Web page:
Category Archives: Letters to Big Shots

John 11: 50

 

Here is a letter I have written to Fr. Robert Shanley, President of Providence College, and who is currently presidentially presiding over the very dignified and collegial lynching of a great scholar, a devout Catholic defender of the Truth, and a good and decent man.  I imagine him in his robes of office: aloof, yes, compassionate, of course, aware of all the necessary facts, without question, and deeply concerned for the lives, and souls and the, well, the reputations about to be supported or sacrificed for the greater good of the school and benefit of all mankind.  It is what presidents do…when not playing golf or hosting benefactors, delivering speeches and looking magisterial and compassionate, wise and consoling, boundlessly merciful and intuitively practical; when being, in a word, godly:

 

Rev Robert Shanley, O.P.

President

Providence College

1 Cunningham Square

Providence, RI 02918 USA

 

Dear Father Shanley,

You have been described to me by people better informed than I am as a philosopher, an art of which I have only a passing knowledge.  And as a priest, and a Dominican at that, I am reasonably sure that you are more than well versed in Catholic theology. Indulge me in a little bit of my own background, stories from my youth about philosophy and theology.

Father Anthony Rubsys, who went to Heaven, I am sure, in August, 2002, was a refugee from Communism who came to America during the Hungarian uprising.  He was a biblical scholar fluent in seven languages, a good and gentle, a loving, man.  He taught me in class and counseled me out of it.  He was extremely intelligent, extremely gentle and deeply concerned for The Good.  Why else not, I have often wondered while thinking about and praying for him; a man who saw and suffered much, all of it the result of when and where he lived before coming to this country, through the horrors of Nazism and the Second World War and the soul sickening weight of post-war Communist rule.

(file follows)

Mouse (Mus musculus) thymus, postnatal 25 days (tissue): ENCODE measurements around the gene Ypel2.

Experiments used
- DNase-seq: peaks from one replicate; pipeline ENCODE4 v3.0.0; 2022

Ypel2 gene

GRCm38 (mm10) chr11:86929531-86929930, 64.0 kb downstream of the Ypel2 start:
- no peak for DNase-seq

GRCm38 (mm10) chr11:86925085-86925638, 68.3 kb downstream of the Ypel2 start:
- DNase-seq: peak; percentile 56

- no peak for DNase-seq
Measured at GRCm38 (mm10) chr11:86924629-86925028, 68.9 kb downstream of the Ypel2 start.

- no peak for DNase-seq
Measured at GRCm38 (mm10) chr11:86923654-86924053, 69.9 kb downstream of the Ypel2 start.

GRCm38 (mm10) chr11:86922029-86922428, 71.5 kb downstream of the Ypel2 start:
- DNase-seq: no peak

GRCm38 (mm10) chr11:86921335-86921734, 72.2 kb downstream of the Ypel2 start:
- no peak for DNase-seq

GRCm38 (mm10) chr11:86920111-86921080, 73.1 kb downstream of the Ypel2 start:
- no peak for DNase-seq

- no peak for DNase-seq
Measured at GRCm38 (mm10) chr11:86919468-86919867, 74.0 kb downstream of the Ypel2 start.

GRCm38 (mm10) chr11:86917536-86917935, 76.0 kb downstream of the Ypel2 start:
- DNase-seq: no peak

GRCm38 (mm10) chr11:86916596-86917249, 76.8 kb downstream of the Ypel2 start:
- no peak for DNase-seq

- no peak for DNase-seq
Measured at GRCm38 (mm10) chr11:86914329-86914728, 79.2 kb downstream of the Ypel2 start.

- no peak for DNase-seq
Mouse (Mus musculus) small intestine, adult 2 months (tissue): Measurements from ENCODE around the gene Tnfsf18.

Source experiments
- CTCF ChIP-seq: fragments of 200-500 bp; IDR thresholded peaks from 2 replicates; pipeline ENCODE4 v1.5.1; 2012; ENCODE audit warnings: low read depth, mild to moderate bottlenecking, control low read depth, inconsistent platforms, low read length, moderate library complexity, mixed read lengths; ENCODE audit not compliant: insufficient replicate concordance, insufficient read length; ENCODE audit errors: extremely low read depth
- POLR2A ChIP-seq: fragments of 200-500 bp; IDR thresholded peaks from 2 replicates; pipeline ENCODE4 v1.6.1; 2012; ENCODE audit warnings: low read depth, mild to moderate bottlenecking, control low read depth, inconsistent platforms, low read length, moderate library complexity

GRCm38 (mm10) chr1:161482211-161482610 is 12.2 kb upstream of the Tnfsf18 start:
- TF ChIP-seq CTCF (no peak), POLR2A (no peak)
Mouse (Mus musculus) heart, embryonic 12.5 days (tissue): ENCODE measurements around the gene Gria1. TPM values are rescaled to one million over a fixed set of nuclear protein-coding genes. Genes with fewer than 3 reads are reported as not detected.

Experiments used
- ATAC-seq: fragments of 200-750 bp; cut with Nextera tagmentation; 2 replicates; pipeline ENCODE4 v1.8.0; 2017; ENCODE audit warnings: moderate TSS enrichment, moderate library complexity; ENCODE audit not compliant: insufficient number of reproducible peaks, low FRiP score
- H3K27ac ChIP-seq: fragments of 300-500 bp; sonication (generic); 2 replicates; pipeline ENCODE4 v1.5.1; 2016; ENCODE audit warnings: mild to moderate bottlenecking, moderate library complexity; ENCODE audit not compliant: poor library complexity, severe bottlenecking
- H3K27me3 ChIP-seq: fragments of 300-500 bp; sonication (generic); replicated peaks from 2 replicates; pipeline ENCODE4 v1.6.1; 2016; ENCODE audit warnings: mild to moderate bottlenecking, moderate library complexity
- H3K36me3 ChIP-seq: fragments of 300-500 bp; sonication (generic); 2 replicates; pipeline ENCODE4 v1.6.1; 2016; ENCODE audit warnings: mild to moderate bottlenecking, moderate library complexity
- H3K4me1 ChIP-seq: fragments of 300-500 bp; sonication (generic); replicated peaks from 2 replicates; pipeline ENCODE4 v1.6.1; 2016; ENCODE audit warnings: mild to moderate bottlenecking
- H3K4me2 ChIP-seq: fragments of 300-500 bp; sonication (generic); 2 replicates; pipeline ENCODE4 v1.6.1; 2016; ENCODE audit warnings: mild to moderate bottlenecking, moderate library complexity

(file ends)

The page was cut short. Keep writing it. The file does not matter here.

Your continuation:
As an assignment in one of his classes, I wrote a paper on Thus Spake Zarathustra.  I was taken then with the Strauss tone poem, and stupid student stuff.  So I wrote the paper and handed it in.  Several days later Father Rubsys returned it with this note in his handwriting above my title, which was something like Superman, “Why do you waste your time on this when the faith has so much more to offer, to study?”  I cannot remember much beyond the title of the thing I wrote about. Nor can I remember much about the music, except what bit of it opens that film by Stanley Kubrick.  Few, I suspect, will remember much about it, if anything at all in another hundred or so years.  Almost no one knows the film’s music’s title.

Harry Blair was a much decorated World War II veteran, a tank commander in Gen. Patton’s Third Army, a tragic man, and a Shakespeare and Renaissance scholar.  I took every class of his that I could and got to know him very well.  He drank too much; but, I suppose, he had every reason to do that.  When he taught King Lear his classroom was filled beyond capacity. His rendering of the King’s speech in the storm on the moor brought more than one student to tears, myself included, as we listened to an old man pour out his grief at having given his life to his children and been misunderstood, spurned, betrayed, cast away.